The PowerLite 1955 can also be used with the following remote control and management tools: EasyMP Monitor, AMX Duet and Device Discovery, Crestron Integrated Partner and RoomView, and PJLink.


There are several inputs: one HDMI, one DisplayPort, one video RCA, two VGA D-sub 15-pin (computer input), one RJ-45 network port, one RS-232C serial port, one monitor-out D-sub 15-pin, one USB Type A, and one USB Type B.

If you're not sure of the differences between Type A and Type B USB ports, here is a quick and dirty lesson on the difference between the two inputs: Type A looks like a rectangle and is the kind that you'll use with a memory stick (also called a portable flash drive). The shape of Type B can vary, but it often looks like a square and is used for connecting other computer peripherals.

Because the PowerLite 1955 does have the Type A connector, you will not be required to use a computer for presentations. You can store your files on a memory stick or hard drive, connect it to the projector, and carry on.


The power consumption for the 1955 is listed at 353 watts in Normal Mode. This is higher than 1945W, which is to be expected because of the more lumens in which it can project.


Like most, if not all, Epson projectors, this one comes with Kensington's lock provision (a commonly found hole meant for use with Kensington's popular locking systems). It also comes with a password proection sticker.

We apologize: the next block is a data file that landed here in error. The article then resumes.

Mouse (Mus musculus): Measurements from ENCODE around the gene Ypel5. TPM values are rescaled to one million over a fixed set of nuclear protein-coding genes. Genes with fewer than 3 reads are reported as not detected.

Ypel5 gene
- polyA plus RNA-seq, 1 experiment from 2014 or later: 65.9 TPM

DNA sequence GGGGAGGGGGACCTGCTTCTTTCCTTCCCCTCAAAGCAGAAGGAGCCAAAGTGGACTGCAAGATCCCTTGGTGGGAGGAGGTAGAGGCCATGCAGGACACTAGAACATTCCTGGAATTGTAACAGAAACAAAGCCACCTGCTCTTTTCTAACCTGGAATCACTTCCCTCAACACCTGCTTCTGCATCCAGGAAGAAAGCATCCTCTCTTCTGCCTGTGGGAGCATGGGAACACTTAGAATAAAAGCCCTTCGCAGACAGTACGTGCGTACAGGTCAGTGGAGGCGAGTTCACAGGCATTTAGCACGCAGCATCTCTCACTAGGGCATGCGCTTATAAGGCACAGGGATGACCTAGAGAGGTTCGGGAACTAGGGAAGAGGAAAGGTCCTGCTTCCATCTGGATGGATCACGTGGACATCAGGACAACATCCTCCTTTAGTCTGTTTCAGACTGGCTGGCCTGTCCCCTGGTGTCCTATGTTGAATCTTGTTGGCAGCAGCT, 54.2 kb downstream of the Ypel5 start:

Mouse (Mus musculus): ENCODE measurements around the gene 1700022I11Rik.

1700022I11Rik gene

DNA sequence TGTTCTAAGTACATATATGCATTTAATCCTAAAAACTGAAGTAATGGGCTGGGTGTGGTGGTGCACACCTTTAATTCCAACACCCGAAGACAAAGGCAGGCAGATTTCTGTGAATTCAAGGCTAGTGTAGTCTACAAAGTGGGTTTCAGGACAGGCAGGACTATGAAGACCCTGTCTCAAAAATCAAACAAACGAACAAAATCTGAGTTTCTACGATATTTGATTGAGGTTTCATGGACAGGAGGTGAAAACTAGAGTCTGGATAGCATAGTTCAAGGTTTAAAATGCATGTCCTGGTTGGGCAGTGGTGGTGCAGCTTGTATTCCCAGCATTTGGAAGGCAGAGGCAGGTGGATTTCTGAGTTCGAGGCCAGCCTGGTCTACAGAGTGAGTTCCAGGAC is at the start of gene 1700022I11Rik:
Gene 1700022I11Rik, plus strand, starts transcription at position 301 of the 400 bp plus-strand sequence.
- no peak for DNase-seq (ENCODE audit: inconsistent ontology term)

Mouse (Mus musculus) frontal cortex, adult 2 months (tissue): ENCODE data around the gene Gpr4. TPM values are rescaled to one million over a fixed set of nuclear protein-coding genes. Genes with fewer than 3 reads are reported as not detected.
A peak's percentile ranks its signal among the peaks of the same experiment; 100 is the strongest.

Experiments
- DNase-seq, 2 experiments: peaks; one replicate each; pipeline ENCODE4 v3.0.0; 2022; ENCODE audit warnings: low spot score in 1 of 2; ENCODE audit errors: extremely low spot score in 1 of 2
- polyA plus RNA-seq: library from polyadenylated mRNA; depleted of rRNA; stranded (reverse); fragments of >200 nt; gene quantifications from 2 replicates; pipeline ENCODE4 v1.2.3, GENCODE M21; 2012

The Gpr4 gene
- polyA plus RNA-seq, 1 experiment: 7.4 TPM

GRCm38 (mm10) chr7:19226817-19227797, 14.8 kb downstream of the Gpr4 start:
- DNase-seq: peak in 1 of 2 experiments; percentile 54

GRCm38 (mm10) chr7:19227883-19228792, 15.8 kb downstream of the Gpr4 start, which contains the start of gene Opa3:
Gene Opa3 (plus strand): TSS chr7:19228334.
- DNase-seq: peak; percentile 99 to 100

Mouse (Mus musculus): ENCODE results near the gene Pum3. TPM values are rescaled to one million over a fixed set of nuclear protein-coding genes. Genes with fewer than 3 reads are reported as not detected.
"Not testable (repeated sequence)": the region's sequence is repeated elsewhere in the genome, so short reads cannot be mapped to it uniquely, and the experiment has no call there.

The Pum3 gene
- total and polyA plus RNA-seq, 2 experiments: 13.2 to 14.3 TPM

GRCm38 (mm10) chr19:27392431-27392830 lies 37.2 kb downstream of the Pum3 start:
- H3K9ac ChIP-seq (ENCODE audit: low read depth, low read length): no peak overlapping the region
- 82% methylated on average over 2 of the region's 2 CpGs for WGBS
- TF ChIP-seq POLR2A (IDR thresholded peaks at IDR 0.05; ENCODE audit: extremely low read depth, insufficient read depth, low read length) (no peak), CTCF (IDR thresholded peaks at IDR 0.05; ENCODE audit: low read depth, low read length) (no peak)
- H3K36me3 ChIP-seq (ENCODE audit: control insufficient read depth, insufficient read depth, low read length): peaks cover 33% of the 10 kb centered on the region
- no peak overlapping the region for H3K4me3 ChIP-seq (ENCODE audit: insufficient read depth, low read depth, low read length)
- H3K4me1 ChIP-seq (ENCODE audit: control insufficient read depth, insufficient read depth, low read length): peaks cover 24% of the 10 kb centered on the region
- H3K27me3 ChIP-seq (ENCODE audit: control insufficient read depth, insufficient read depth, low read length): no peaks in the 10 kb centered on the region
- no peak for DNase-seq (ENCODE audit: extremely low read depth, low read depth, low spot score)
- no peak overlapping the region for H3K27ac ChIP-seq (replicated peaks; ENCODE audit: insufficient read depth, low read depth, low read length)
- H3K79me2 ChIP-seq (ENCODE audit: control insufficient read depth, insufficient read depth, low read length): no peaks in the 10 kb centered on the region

The lens has an optical zoom. This article from's Camcorder site explains the differences between optical and digital zooms.

The zoom ratio is listed at 1.0 - 1.6. This is the same as the others.


A two-year limited warranty is included for the projector. The lamp is under a 90-day warranty, which is typical The projector is also covered under Epson's Road Service Program, which promises to overnight ship a replacement projector -- for free -- if something is wrong with yours. Fine print aside, this sounds like a good promise for road warriors. There is the option to purchase additional extended-service plans.

What You Get

Included in the box: projector, power cable, component-to-VGA cable, remote control with batteries, the software and user manual CDs.

The remote can also be used at a distance of up to 11.5, which is a few feet shorter than most Epson projectors. The remote features the following functions: Color mode, brightness, contrast, tint, color saturation, sharpness, input signal, sync, source search, and Split Screen. This last feature enables users to display content from two different sources at the same time.

Beyond just Split Screen, the PowerLite 1955 also features Epson's Multi-PC Collaboration tool, so you can display up to four computer screens at the same time. More screens can also be added and put on standby mode.

This PowerLite 1955 boasts automatic vertical keystone correction, as well as a "Quick Corner" technology that lets you adjust any corner of an image independently.

It also has built-in Closed Captioning, and Epson has included several video-enhancement processing technologies that are meant to improve video performance, such as Faroudja DCDi Cinema.   


The PowerLite 1955 has a $1,699 MSRP, which is the same as the 1945W. Although it has a higher lumen count, you'll still want to stick with the 1945W if you require that widescreen viewing capability.